Advice & Features Articles

Home is where your yard is

By Barbara Glass

Some of us discover joy in the outdoors as children, others as adults.  Even those who profess dislike for the outdoors appreciate pleasing surroundings.  

What is better than enjoying a beautiful place? Sun or shade, day or night, mountains or prairie, windy or still, at sea or inland, palm trees or cactus—we all have a different idea of what that beautiful place looks like, sounds like and feels like.  One person is happy in a wild English Garden; another prefers the spare landscape of the Arizona high desert; still another enjoys a rainy day in the mountains.  Whatever that place is, it provides respite from the daily world and nourishes the senses and soul.  It’s a place where you feel at home.

Speaking with Lauri Braschler, Owner of Lulu’s Blooms, is a conversation in landscape imagination.  She has taken bland yards and transformed them into unified, pleasant surroundings that reflect the owners’ personality and lifestyle.  “The yard is an extension of the house itself.  I enter the front door, look at the light and view from each window as I walk through the house into the backyard.”  The initial walkthrough gives her a sense for the overall design.  Lauri then asks each client to complete a questionnaire:  Is this an active family?  Do they like to cook?  Do they like to garden?  Do they like to travel? If so, what are their favorite places? How much or how little yard work do they want to perform?  Are there security, noise or privacy concerns?  How long do they plan to live in this home?  What is the timeline and budget?   

Following the questionnaire, Lauri examines the yard: sunlight, soil, drainage, irrigation, slope, existing trees and vegetation.   Design, recommendations and implementation plans complete the process.  

Lauri’s key suggestions for landscaping include:   
• In décor, colors, and design, the exterior of the home should coordinate with and complement the interior.  If you look out the window, the view should blend with the home. 

• Landscapes should flow seamlessly around the home.  Keep the front yard simple and clean for best “curb appeal;” do the more complex design in the back yard.  The sides of the home connect the two areas spatially and visually.  

• Homeowners can make landscape changes in stages over a period of years.  Put together an integrated design, then fill in the palette details over time.  

• Recommended maintenance:  aerate the soil and roots around the plants and lawns yearly, adding fertilizer as needed in late winter.  Considering Texas soil and weather conditions, these two steps will greatly enhance the health of the gardens. 


For the especially active family:  
• Add an outside porch with a grill, mosquito misters (or surrounding screen), a sound system and television, a ceiling fan and comfortable furniture.   Extend the stone floor outward and add a fire pit.   

 • Add a swimming pool with easy access to the outside porch area.  

• Perhaps leave a grassy area for croquet or tossing a Frisbee. 

• Dog lovers?  Provide space for the dog to run between the shrubs and fence line.  


For the townhome resident:
• There are many ways to make a small yard into a lush oasis using large pots.  Use groups of three or five complementary urns with plants of varied sizes.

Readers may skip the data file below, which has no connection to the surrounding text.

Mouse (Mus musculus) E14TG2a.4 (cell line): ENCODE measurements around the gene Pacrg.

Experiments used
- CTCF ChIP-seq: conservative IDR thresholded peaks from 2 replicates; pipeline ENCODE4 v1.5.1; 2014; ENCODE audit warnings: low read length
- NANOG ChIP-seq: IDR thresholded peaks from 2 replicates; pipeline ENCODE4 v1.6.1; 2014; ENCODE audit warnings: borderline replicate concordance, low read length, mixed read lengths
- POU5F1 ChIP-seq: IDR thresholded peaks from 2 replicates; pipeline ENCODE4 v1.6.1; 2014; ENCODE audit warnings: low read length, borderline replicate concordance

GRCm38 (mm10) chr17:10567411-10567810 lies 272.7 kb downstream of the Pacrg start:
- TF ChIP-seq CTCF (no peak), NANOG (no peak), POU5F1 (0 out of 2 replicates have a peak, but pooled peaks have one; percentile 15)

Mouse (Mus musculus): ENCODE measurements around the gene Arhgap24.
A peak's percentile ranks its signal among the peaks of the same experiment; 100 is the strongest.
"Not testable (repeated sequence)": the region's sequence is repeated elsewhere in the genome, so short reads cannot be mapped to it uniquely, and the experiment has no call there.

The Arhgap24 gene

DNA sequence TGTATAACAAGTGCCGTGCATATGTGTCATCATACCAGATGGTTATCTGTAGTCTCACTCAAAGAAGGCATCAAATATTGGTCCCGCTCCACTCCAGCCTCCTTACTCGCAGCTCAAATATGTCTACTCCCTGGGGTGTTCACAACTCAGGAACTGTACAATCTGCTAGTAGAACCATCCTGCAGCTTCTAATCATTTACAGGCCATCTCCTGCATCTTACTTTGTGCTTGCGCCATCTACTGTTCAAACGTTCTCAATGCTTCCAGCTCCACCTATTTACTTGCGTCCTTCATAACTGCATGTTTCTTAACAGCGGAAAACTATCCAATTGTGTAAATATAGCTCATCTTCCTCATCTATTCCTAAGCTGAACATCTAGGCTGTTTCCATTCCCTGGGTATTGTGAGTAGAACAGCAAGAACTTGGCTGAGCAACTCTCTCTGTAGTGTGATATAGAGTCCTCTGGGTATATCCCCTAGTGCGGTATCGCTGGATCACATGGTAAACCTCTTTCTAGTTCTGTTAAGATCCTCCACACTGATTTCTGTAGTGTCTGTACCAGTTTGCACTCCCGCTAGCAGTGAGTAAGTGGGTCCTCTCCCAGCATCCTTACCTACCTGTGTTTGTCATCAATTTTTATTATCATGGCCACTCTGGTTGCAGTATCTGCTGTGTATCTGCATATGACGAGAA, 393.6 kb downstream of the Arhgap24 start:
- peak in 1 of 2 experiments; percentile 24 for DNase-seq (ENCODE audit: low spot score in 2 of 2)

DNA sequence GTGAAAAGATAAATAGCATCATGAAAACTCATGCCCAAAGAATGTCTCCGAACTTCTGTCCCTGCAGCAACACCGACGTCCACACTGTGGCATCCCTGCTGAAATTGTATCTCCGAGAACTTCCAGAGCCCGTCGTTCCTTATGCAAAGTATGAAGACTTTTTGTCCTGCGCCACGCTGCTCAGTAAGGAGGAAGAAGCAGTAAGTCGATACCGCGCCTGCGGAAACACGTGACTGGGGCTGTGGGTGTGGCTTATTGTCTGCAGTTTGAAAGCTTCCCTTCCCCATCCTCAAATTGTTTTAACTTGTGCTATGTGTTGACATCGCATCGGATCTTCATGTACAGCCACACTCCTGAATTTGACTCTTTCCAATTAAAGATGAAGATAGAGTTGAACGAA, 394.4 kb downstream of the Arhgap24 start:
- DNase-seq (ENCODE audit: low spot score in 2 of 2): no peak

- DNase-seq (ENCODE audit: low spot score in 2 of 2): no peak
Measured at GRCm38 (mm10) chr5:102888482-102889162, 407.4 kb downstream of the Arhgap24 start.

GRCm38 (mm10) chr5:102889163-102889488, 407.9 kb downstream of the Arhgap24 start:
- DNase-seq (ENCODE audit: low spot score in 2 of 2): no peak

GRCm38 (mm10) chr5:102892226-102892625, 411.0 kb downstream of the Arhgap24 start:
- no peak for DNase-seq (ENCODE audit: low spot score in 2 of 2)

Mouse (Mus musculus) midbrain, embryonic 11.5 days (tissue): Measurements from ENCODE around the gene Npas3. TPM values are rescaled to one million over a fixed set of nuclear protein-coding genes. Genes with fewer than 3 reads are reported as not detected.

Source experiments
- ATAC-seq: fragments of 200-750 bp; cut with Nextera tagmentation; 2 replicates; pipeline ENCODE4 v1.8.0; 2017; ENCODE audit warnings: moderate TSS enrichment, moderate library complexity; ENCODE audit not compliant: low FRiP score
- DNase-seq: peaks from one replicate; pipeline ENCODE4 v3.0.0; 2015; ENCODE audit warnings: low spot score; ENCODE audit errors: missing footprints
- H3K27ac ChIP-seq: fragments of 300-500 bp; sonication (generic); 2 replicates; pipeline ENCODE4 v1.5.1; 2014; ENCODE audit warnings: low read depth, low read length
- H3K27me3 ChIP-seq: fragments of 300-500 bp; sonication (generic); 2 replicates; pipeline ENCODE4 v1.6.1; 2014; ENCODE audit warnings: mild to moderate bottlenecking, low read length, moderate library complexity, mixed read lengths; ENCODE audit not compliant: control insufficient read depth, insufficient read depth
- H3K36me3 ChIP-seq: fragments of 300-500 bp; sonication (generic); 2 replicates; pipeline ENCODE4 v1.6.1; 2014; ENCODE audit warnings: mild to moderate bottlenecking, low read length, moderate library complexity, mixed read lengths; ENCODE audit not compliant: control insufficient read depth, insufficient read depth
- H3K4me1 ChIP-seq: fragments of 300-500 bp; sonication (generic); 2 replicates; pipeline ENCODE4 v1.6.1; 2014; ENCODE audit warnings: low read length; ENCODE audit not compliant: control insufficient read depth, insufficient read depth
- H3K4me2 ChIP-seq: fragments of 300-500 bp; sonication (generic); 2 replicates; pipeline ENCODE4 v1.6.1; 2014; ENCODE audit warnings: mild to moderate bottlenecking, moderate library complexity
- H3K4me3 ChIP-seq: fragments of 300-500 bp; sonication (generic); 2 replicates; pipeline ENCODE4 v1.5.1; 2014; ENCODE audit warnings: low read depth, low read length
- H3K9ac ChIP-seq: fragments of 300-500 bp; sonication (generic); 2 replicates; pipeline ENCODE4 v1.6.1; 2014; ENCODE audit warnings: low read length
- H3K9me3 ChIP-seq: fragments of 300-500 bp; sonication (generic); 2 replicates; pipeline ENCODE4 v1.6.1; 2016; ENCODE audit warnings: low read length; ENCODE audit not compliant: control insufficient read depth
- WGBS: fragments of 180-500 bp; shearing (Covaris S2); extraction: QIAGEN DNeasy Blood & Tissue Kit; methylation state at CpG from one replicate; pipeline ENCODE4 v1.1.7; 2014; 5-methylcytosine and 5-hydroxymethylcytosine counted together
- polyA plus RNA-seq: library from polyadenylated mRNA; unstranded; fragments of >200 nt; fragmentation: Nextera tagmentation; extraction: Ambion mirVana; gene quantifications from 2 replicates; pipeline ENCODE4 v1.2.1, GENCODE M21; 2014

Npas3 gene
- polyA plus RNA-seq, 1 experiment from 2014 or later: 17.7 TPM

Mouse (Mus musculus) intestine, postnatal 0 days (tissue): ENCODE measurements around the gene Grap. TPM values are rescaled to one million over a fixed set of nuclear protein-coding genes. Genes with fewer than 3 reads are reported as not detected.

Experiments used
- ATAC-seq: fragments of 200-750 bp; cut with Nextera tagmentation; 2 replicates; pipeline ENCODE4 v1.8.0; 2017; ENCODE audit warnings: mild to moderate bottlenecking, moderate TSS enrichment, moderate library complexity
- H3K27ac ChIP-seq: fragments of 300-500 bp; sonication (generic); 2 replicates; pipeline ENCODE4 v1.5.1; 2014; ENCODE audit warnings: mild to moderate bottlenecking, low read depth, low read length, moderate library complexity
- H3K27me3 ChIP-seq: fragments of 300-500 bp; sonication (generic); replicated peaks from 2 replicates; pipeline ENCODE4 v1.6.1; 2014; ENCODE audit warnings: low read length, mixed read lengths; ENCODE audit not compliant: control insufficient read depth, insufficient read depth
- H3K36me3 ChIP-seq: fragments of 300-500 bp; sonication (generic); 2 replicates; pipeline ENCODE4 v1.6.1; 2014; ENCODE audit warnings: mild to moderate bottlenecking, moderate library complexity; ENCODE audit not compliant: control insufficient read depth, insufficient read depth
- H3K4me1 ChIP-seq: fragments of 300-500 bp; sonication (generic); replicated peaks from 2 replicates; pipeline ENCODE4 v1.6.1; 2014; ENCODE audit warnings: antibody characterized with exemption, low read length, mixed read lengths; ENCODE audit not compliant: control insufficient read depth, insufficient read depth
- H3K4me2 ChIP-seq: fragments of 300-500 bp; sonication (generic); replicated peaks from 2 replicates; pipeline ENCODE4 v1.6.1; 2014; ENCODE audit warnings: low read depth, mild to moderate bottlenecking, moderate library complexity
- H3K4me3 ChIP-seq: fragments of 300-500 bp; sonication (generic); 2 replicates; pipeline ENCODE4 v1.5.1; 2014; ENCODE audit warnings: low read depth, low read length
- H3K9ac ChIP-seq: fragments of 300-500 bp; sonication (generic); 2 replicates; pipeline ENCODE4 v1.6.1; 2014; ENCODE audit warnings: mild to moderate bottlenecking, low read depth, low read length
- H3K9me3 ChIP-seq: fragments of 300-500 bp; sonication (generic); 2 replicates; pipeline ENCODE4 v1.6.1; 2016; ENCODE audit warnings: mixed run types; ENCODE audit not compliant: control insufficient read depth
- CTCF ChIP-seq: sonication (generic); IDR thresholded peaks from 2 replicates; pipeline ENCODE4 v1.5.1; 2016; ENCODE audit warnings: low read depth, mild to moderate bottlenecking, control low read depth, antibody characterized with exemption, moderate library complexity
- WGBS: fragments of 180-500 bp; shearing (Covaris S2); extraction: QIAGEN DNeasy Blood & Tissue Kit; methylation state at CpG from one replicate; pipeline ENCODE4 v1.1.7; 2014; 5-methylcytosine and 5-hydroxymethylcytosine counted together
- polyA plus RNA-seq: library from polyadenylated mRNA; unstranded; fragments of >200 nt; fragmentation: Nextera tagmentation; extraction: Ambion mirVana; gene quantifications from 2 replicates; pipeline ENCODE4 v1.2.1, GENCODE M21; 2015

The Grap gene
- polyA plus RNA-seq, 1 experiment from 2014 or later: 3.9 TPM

• Make one pot into a water feature.

• Enhance your cooking with fresh herbs from a raised garden bed.


For the new homeowner:
• Make a broad design for the whole yard and take the implementation in steps, starting with the front yard.  Make the landscape inviting and happy, and make it yours. It should say “Welcome Home” every time you return. 

For the quick yard makeover:
• “Staging” a house for sale includes the outside yard.  Simplify and declutter the beds, especially in the front of the house.  Trim the bushes and add mulch generously to the garden areas.  A few annual plants will add color and interest.  

• Remove and replace old shrubs as necessary.  There are many varieties that add height and texture to enhance curb appeal at a minimal cost.   

• If staging a home for early spring, bulbs are an easy way to accent the edges of any garden. 


For that extra magic touch:
• Accent your space with lighting—on the house, in the trees, from the ground, around the pool area.

• Add a water feature.  The flow and burble of running water is very relaxing.  There are many attractive and workable options for any size space, from urns to creating a waterfall at the end of the swimming pool.  

• Add stonework and rocks.  These are not only visually appealing, but often solve spatial and drainage problems.

• Add a pathway through the yard and perhaps a bench for visual interest. 

• Plant a small butterfly garden.  These are very colorful and attract interesting visitors.   

There are so many ways to create an outside space that combines visual appeal with ease of maintenance and adds warmth and uniqueness to the home.  All it takes is a little imagination (and the help of a qualified landscape designer!) to make your yard come to life.  

Editor’s Note:  For more information or to schedule a free consultation, email Lauri Braschler lulu@lulusblooms.com  or visit her website, www.lulusblooms.com.  

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